So Mr.Tasteful is paid monthly and it has made it a challenge for me to budget cost for our food budget. Now that 3 months or so have gone by I am seeing a pattern. I notice that once a month the grocery stores will have deals on chicken be it whole, legs and thighs. Now what I consider bargains is when the chicken is priced between $.79lb to $.99lb. I then stock up on the chicken. I buy one whole chicken for each week of the month plus two extra. At an avg of $3.50 per chicken, 6 chickens cost $21.00!!! For my family we are not big eaters, even if we were I would still try to stretch the chicken into 2 separate meals. I would make sure we ate more side dishes like rice, potatoes or bread to be filling. As long as we each have at least 3 oz of chicken that's all you really need per serving. Technically you take one chicken breast and cut in half and that's a proper serving per person for a healthy diet.
Now typically I will always roast the whole chicken in the oven simply with olive oil, salt and pepper. If I have available, take one cut lemon and half of a onion and put in the cavity of the chicken. Bake at 400 degrees for 25 min then turn temp down to 350 and bake for another 40 mins (depending on size) or until I can move chicken thing back and forth with ease and then stick knife into the thick part of the chicken breast and see if juice runs clear.
My favorite thing to do before I roast a chicken is a brine. You can make it complicated and add spices however if u are just looking to keep chicken breast moist a simple water and salt brine is perfect. Place chicken in a glass or non aluminum bowl and put 2 tablespoons of kosher salt let dissolve in a couple tablespoons of warm water. Then fill bowl with cold water until chicken is covered. Let this brine for at least 2 hrs no more then 8 hrs. I have done overnight and I found it was very water logged...it didn't ruin the chicken just the skin had a harder time getting crispy and the flavor of the chicken seemed not very strong for a small 3.5lb chicken.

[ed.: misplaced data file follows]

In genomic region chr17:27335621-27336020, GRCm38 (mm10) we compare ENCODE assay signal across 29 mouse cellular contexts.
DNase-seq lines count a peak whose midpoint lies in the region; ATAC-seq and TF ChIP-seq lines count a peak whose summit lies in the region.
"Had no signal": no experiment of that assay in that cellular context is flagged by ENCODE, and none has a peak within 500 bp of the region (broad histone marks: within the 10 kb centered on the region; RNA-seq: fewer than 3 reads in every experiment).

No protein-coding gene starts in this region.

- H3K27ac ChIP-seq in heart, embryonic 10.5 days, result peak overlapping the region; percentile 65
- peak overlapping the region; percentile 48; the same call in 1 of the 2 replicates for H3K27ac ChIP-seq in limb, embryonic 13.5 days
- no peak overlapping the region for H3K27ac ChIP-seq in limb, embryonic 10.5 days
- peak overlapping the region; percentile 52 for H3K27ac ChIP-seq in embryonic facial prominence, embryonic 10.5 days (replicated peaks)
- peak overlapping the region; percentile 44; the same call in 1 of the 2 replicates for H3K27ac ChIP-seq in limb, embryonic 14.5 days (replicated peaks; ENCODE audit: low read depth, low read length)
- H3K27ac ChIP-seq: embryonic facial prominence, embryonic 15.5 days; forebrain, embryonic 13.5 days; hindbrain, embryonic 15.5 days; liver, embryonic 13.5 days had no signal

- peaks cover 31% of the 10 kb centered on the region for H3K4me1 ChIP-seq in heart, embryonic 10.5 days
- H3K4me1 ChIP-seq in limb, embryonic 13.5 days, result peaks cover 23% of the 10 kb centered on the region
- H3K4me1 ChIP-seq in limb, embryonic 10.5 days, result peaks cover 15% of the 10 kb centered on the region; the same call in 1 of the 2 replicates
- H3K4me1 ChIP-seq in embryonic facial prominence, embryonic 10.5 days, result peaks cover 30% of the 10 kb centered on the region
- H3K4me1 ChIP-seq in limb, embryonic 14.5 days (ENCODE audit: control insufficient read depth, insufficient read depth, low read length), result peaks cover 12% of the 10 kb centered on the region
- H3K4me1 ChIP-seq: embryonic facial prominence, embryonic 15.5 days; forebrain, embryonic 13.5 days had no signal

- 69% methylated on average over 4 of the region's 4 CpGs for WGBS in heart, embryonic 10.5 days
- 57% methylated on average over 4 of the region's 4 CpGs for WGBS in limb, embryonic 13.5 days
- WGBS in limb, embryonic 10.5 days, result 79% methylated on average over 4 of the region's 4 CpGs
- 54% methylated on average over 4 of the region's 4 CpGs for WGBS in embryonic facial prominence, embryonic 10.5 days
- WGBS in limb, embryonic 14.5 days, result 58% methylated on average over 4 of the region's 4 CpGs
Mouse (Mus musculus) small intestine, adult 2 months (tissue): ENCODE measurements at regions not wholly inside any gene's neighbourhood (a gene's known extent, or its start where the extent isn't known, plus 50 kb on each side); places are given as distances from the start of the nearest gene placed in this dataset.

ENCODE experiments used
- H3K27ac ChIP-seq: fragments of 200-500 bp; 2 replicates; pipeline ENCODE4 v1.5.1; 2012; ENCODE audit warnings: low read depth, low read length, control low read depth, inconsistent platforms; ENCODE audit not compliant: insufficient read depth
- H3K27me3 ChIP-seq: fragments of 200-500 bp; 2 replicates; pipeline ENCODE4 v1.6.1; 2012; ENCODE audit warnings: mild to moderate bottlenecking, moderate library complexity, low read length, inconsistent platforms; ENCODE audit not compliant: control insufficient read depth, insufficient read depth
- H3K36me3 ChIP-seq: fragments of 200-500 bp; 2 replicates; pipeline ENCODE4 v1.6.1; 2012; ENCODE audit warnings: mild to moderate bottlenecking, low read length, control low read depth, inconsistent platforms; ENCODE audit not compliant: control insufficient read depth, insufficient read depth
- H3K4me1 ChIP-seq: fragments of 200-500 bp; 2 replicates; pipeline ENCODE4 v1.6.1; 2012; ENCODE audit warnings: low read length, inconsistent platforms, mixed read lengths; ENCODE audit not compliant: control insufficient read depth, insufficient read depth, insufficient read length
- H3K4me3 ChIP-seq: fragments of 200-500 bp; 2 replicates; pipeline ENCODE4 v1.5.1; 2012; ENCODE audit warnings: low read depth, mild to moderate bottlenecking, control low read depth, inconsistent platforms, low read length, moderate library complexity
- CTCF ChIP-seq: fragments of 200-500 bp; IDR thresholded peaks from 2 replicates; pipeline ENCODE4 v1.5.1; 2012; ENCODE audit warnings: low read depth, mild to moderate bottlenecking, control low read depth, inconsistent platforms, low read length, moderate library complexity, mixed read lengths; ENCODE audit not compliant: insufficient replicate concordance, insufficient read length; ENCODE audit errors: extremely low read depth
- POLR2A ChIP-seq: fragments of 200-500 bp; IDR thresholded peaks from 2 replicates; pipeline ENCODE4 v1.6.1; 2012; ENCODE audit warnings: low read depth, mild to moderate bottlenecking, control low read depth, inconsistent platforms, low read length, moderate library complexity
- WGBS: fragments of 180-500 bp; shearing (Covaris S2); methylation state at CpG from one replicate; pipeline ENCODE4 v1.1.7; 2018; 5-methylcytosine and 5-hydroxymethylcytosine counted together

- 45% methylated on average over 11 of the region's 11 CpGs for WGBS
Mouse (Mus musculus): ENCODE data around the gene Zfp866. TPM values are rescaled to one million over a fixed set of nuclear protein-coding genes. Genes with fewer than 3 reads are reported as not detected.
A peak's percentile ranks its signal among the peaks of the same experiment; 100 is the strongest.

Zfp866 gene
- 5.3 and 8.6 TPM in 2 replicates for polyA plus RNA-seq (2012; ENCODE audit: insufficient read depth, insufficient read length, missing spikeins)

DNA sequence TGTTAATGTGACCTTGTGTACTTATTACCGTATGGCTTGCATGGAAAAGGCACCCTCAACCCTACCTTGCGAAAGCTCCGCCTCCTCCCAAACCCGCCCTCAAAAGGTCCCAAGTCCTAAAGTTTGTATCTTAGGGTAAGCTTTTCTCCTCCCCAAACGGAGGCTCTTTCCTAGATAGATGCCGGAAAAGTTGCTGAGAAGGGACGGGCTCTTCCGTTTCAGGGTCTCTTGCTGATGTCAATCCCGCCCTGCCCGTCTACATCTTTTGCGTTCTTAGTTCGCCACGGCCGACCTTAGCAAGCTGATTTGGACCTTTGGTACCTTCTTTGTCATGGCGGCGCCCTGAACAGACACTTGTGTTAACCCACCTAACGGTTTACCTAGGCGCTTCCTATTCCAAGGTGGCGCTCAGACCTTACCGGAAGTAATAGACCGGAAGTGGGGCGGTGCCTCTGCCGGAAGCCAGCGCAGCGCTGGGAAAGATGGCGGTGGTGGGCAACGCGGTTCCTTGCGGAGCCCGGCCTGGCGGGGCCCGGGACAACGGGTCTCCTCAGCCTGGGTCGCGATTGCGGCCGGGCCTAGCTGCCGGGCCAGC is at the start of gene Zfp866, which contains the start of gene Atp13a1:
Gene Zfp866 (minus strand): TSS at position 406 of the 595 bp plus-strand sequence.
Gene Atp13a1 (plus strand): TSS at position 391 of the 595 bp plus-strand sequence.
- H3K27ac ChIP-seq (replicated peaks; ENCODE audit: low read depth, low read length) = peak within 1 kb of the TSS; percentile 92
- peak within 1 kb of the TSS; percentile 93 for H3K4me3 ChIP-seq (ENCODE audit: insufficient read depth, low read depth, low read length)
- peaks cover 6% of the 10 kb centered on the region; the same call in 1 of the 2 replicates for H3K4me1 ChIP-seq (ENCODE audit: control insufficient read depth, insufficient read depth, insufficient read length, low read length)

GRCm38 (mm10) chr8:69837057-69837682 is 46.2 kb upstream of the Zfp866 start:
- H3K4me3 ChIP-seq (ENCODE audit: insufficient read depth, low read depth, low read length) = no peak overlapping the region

So after we eat our first meal of roasted chicken I will usually remove the parts of meat we did not eat. I always eat the dark meat of the chicken and Mr.Tasteful eats the white meat. We always have leftover at least one chicken breast, one thigh and one leg. I take the chicken carcase and wings and place in a zip lock freezer bag for a later use the Chicken Stock. Now if you bought a Rotisserie Chicken from the store you can do this to, you don't have to roast the chicken. This is just leftover chicken parts (not the meat).
If you want a stronger chicken stock, cut up the whole chicken before you cook it and remove the breasts, thighs and drum sticks for roasting. Take the wings and everything else left and use that for the chicken stock.
The average cost for a can of Chicken stock is $1.25 (I only buy with no MSG). I prefer to buy organic chicken stock in the large container where you get about 4 cups of stock. This cost about $3.00 per container. I refuse to buy store bought stock not on sale. So far the cheapest I can buy organic stock at is $1.99 each. If I am making chicken soup I usually use two containers and that is at least $4.00 just for stock. Now its great to have on hand as a quick thing....but if you can, make your own, its not hard and less expensive with superior taste.
If using leftover chicken carcase from a previous roasted chicken, it only takes 45 mins to make the stock. When you use fresh uncooked chicken carcase and parts I like to give it two hours. How much will this cost you? About $1, if that!
The stock is simple add 1 onion cut in half, 3 whole garlic cloves, 2 carrots cut in quarters, 2 celery cut in quarters (or use up all of those celery leafs), 1/2 teaspoon of dry or fresh herbs like thyme and pinch of dried Rosemary. Add about 1 tbsp of kosher salt and 7 to 8 cups of water if using fresh chicken parts. If using leftover chicken use 5 cups of water. Usually the water amount depends on how much chicken and veggies you have (So if you only have a little use less water. If you use to much water your stock will not be very flavorful. You can always add a little water later if the flavor is to strong. Add a 1/2 cup at a time after u have cooked stock for allotted time. But personally I would only do this when you go to cook soup with it). Once it has finished simmering on a med to low heat, drain everything out and throw it away, only saving the liquid. I let it cool a bit then place in fridge. Once it has cooled completely (2hrs or more) I remove all the fat that has gathered to the top (it will be like a crust). Then take 3 or 4 cups and place in a freezer bag and keep in freezer for up to 2 months.